The movie should really give us a reason as to why Steppenwolf should be feared, but instead, he is portrayed as a generic, badly rendered CGI figure that utters generic villain dialogue and just suddenly appears in Themiscyra through a Boom Tube. We are not given a scene showing who Steppenwolf is or why he’s returned to Earth before arriving to Themiscyra. While there is a scene showing Steppenwolf’s original invasion on Earth and his subsequent defeat by the combines forces of Humans, Atlanteans, Amazonians and Green Lanterns, it’s narrated by Wonder Woman and misplaced during a random moment when she’s explaining the Mother Boxes after he has invaded Themiscyra. The movie should have started off with developing a strong sense of interest for Steppenwolf and his reason for obtaining the Mother Boxes (is he doing this on his own accord or is a higher being – Darkseid – ordering him to do so?). Then show his original invasion on Earth without having Wonder Woman to tell us about Steppenwolf. Steppenwolf is basically Loki: They both wore a helmet with horns, they were both given orders by a higher being to retrieve a box (or boxes), they both commanded an army of disposable CGI monsters, they both arrived to Earth through a portal, and both attempted to conquer the world. But the big difference? Loki is actually likeable, while Steppenwolf is greatly forgettable.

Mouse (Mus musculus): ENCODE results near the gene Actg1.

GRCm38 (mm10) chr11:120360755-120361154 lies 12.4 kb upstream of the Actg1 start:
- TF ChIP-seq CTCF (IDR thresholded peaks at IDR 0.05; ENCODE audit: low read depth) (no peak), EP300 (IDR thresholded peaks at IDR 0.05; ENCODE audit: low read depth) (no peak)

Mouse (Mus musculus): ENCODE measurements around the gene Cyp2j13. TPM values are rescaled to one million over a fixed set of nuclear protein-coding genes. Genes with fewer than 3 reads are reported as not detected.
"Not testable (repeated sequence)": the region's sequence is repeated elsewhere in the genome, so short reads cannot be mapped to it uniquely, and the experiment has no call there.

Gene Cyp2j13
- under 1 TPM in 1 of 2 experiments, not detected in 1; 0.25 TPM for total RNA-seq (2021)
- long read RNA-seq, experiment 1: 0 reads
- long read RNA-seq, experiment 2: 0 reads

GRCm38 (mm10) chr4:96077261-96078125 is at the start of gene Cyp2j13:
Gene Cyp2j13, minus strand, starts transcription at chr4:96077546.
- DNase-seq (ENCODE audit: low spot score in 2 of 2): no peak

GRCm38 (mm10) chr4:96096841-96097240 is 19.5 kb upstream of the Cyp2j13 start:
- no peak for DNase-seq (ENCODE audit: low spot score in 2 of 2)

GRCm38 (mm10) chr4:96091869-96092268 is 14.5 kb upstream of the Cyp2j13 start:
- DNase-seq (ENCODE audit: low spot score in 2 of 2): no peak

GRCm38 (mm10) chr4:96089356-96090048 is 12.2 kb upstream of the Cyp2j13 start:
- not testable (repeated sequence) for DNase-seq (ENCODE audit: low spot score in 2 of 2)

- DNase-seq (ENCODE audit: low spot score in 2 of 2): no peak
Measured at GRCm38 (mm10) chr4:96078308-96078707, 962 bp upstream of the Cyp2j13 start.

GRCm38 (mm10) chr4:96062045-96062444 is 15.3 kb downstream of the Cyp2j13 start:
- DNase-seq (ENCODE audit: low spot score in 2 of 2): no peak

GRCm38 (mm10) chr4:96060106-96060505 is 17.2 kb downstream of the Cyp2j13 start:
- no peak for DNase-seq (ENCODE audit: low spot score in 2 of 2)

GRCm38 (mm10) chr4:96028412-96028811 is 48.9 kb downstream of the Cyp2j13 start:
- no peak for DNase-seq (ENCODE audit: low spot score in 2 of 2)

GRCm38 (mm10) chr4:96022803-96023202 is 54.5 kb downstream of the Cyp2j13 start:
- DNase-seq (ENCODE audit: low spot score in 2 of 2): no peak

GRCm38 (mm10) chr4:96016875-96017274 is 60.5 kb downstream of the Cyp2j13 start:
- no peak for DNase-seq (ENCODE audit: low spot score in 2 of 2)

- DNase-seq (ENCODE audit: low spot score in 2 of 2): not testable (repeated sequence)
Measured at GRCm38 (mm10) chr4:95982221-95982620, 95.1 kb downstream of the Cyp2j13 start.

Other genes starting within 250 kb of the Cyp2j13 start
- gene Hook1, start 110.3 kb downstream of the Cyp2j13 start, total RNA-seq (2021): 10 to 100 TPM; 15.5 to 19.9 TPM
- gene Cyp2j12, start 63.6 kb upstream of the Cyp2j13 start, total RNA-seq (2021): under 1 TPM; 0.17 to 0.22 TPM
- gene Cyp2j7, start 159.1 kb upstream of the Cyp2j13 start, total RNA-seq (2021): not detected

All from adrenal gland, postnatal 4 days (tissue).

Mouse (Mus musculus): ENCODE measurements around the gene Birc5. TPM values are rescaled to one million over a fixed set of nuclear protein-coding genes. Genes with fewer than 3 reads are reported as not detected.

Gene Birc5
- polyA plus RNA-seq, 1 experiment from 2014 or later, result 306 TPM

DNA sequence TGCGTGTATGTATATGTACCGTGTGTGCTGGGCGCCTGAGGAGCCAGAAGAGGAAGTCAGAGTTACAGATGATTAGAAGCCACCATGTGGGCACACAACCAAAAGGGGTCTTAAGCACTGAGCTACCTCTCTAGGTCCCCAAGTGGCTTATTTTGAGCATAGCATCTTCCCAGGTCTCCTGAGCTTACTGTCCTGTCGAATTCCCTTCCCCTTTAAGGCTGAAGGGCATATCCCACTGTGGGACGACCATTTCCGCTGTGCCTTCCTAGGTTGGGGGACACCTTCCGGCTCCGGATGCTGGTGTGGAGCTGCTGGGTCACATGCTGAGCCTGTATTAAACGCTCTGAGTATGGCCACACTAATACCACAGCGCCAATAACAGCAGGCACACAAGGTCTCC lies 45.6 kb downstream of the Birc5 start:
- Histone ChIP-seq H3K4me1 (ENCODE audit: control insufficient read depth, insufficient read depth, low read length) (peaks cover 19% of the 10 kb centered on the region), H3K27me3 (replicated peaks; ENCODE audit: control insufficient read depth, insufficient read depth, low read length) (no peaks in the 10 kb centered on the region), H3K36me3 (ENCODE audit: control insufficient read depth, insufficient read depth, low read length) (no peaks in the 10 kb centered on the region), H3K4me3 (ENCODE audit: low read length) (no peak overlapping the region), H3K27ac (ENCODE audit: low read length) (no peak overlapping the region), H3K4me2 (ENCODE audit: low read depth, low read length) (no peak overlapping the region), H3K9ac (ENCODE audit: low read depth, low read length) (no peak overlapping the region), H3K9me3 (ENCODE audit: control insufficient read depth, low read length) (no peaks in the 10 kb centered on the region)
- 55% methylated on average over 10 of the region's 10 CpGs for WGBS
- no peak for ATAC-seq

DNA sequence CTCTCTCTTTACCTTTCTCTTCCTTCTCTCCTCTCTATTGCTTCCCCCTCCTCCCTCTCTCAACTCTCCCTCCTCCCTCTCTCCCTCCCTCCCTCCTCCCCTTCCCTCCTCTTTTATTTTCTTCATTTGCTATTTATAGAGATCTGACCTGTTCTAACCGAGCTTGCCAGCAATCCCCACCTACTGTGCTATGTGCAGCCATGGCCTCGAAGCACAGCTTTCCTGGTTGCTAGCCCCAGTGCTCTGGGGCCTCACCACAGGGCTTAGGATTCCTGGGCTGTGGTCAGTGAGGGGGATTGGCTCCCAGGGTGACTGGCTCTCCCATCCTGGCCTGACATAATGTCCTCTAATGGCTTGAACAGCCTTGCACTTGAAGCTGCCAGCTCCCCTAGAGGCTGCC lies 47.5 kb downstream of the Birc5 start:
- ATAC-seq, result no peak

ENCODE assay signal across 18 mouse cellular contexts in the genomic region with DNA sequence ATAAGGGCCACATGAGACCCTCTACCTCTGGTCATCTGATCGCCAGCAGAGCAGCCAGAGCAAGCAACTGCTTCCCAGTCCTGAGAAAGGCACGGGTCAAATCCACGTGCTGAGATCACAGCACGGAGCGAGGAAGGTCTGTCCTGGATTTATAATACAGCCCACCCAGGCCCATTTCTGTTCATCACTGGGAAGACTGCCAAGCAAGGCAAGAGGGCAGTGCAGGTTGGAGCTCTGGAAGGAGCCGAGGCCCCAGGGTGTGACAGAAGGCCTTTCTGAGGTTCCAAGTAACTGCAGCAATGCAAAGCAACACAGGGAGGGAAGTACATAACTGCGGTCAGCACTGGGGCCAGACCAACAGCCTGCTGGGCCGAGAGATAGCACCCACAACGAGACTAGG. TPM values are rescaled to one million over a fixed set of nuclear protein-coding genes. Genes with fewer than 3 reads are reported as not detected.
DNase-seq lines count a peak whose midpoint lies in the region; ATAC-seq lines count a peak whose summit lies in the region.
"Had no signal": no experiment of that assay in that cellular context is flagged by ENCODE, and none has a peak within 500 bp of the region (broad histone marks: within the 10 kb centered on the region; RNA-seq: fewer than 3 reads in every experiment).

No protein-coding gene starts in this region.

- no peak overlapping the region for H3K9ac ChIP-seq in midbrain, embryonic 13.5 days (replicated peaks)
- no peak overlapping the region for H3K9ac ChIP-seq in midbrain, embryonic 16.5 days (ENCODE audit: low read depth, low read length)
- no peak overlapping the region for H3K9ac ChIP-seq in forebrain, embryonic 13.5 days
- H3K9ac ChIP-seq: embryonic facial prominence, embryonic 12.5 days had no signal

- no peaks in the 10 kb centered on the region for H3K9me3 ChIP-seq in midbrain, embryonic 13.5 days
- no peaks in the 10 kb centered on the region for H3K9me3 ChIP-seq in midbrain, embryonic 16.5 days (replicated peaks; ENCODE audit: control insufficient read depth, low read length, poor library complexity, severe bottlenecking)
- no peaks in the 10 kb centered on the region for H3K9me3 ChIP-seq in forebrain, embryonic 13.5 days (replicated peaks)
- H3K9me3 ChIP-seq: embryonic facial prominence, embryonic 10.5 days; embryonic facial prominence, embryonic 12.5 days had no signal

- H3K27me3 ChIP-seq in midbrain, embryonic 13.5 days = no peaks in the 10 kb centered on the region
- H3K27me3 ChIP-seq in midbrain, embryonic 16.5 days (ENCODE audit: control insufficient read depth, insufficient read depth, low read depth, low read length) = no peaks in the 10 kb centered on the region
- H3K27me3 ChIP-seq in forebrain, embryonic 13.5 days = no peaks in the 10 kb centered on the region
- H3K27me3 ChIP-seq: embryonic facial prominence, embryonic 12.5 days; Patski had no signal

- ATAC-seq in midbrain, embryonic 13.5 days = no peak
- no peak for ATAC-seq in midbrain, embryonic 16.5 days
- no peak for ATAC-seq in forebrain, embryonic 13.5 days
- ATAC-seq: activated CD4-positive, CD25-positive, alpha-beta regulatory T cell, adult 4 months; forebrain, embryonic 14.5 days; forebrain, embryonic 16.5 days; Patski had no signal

Superman, the “beacon of hope” as described by Bruce Wayne, is nothing of the sort. He was portrayed as a strongly brooding figure in both Man of Steel and Batman v Superman, but we do not once see Superman acting as this beacon. Instead, he looked as if he hates saving people and always has a blank expression on his face. There is no sense of romance between him and Lois or him being a beacon of hope, we’re just told that and are expected to believe that. However, his character sees much improvement in Justice League. One of the aspects I enjoyed about the film was actually Superman. In the film’s climax, he actually felt and acted like the Superman we all knew and loved in the past (excluding his two previous films). His revival was quite satisfying, especially when Bruce knew he may not be the same person as before. Then we’re given a glimpse into an Evil Superman where he easily manages to take on all the Justice League members. What I especially liked was seeing The Flash attempt to run behind Superman and as he’s in the Speed Force, Superman moves his eyes and head to stare directly at Barry, catches him off-guard and he’s left with a “WTF” expression on his face. This was honestly one of the best moments of the entire film, but is very short-lived. Lois Lane comes to the rescue and seems to knock Superman out of his disoriented state and they fly back to Smallville. After some brief dialogue, Superman seems to be back to his old self. I just felt his state of mind reverting back to his original self was rushed and relied heavily on Lois Lane to do the job.